In accordance with the present process, the aforementioned film forming polymers are first dissolved to form an aqueous solution. This step is easily performed in view of the fact that the present film forming materials are all water soluble. The resultant solution should, however, be of sufficient concentration and viscosity, so as eventually to permit the efficient formation of fibers of desirable physical dimensions and integrity. These latter fiber characteristics are most easily ensured through the utilization of polymeric solutions having a concentration of from about 0.5 to about 10%, preferably from about 2 to 6%, polymer by weight of water.
The viscosity of the aqueous polymeric solution will vary dependent upon the molecular weight of the particular film forming polymer utilized. The maximum viscosity is dictated by the ability to extrude, inject, spin or otherwise force a solution of the polymer into the precipitating bath. The lower limit of viscosity is a function of concentration limitations and economic considerations. Viscosity may be altered as desired, e.g., by elevating the temperature or by adding a lower molecular weight fraction or through the addition of viscosity regulating agents.
The aqueous solution of polymer is then utilized to produce polymeric fibers. This step may be accomplished by injecting the solution into a precipitating medium under conditions of shear. Thus, for example, a spray gun or spinneret may be utilized to project a thin stream of the present solution into the liquid medium in which the polymeric fibers are formed.
This transformation of a stream of polymeric solution into solid polymer occurs by virtue of the insolubility of the film forming polymer in the medium. Further, in order to ensure good fiber formation, however, it is desirable that such precipitating medium be one which is miscible with water. In this manner, the aqueous component of the injected stream is quickly dispersed, thus facilitating the integrity and compaction of the resultant fibers of water-soluble polymer.
Any non-solvent for the present polymers is useful as a precipitating medium for fiber formation, and such liquids are well known in the prior art. Desirably, however, the precipitating medium should be organic and may, for example, comprise at least one alcohol or ketone of molecular weight less than about 100. Thus, preferred precipitating media include methanol, ethanol, isopropyl alcohol or other propanols, acetone, and admixtures thereof. Solutions of acids or salts are also useful precipitating media, for example, in the case of proteins, e.g., casein and alginate.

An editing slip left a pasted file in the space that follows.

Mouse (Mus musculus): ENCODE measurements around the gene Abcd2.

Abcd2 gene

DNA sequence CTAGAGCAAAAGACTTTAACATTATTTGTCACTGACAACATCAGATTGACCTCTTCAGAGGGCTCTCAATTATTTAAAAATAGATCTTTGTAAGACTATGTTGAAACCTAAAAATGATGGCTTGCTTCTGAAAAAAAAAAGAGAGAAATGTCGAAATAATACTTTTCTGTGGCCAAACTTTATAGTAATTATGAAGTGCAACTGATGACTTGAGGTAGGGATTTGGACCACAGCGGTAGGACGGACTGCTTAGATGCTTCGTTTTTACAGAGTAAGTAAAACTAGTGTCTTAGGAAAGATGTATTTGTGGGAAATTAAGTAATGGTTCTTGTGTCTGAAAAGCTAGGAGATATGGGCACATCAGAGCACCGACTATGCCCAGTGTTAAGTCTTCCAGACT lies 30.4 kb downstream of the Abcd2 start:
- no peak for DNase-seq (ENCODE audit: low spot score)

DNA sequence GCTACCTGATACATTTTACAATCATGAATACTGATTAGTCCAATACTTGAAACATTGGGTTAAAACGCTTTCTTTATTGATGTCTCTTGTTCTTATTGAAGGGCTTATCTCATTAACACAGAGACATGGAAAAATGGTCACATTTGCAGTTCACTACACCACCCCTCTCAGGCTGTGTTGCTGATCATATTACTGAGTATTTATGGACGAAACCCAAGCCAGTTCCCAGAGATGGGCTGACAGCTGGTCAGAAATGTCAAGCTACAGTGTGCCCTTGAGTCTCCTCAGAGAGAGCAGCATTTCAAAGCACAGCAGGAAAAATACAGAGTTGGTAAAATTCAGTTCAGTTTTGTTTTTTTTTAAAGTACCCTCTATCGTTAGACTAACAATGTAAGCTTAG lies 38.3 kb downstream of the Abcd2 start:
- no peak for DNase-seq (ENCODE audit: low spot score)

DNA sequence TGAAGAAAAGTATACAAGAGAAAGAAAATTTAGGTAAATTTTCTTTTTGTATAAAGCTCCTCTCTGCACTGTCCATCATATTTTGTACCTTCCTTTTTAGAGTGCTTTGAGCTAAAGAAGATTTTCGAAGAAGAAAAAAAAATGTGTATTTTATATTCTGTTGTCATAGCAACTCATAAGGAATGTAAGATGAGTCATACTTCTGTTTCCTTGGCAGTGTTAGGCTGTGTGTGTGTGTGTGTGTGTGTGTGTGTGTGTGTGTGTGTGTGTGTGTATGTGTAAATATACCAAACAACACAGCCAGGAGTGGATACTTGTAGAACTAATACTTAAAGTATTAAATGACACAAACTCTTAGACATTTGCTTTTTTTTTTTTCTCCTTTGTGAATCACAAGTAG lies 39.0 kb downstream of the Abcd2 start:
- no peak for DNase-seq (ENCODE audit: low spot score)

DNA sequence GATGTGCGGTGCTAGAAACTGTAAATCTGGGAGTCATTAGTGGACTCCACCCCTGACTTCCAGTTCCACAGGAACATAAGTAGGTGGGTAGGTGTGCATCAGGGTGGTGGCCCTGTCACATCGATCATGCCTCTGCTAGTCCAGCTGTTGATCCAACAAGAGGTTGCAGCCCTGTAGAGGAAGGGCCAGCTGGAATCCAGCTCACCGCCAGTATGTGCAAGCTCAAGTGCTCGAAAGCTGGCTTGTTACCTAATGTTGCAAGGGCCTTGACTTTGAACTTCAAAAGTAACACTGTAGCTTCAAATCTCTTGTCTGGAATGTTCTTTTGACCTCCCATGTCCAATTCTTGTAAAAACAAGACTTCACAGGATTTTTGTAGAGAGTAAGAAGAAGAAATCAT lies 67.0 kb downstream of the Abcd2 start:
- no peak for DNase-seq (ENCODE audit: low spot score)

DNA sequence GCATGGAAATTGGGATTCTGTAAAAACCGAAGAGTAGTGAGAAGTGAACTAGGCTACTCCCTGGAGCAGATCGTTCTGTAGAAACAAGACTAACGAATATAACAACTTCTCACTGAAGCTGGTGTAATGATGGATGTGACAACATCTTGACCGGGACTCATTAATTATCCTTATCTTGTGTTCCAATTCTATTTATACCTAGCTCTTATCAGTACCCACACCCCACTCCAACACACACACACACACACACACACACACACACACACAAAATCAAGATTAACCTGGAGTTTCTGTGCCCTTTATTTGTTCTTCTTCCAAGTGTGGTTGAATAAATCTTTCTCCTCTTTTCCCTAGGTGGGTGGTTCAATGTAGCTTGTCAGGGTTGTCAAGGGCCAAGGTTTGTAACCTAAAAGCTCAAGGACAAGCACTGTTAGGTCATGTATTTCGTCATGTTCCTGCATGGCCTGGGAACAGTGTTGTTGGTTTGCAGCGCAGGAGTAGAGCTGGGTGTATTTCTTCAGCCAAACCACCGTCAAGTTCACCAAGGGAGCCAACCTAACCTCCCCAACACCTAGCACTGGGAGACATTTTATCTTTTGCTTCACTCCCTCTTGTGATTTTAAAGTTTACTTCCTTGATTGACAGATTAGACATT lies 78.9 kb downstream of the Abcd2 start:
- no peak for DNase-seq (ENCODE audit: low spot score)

It is additionally desirable that the precipitating medium provide a quenching or crystallizing effect upon the injected stream of polymeric solution. This effect is brought about by maintaining a temperature differential between the aqueous polymeric solution and the precipitating medium, so as to cause the rapid cooling of the polymer upon injection. Such a temperature differential should ordinarily be of at least about 30 centigrade degrees and results in the production of fibers of preferred physical properties.
The polymeric fibers are produced in fibrid form. This is brought about by the combined actions of the precipitating medium and high shear forces.
Refining is an optional finishing step which may be carried out using therefor myriad non-solvent media. For maximum convenience, the refining may simply be performed in the initial precipitating medium. A different medium may also be utilized however. Thus, for example, for the advantages and the manner of carrying out refining copending Application Ser. No. 496,096 of D. Lare filed Aug. 9, 1974, is incorporated herein by reference.
The polymer fibrids are in a form suitable for use in producing synthetic paper and paper-like products. Thus a slurry of the fibrids in a non-solvent therefor--either the precipitating medium, or any other such medium to which they are transferred--may be formed into a web and then dried. There are, however, certain drawbacks of this embodiment of the present invention, dependent upon the particular non-solvent selected. For example, all such non-solvents are more expensive than water and further, most embue the product with disagreeable characteristics such as discoloration or odor through residual traces of the non-solvent. Thus the use of water as a slurrying medium is more desirable.
As noted previously, however, the film forming polymers of the present invention are water soluble. Accordingly, utilization of fibrids produced therefrom would be limited by the fact that they could not be processed into paper-like structures by the conventional techniques which involve aqueous slurries of paper precursors. A further step in accordance with the present process, therefore comprises treatment of the polymeric fibrids so as to render them more hydrophobic, decrease their solubility in water and so permit their suspension in water. This step makes possible the formation of aqueous slurries of the present fibrids, and thus renders them suitable for conventional further processing techniques.
Treatment of the present polymers to decrease their solubility in water may be performed with a number of different insolubilizing agents. Thus, for example, an organic fatty acid, such as stearic, oleic or rosin acid may be contacted with the polymer so as to effect adsorption thereon. In another technique, concentrated aqueous solutions of insolubilizing inorganic salts such as magnesium, aluminum and ammonium sulfate, and aluminum chloride may be contacted with the polymer. Alternatively, polymers can be acylated with, for example, acetic anhydride. In still other techniques, polymer may be treated to produce cross-linking through their reactive functional groups. For instance, polymers having hydroxyl groups may be reacted with formaldehyde or glyoxal, and polymers having carboxyl groups, with amino resins such as melamine and urea-formaldehyde.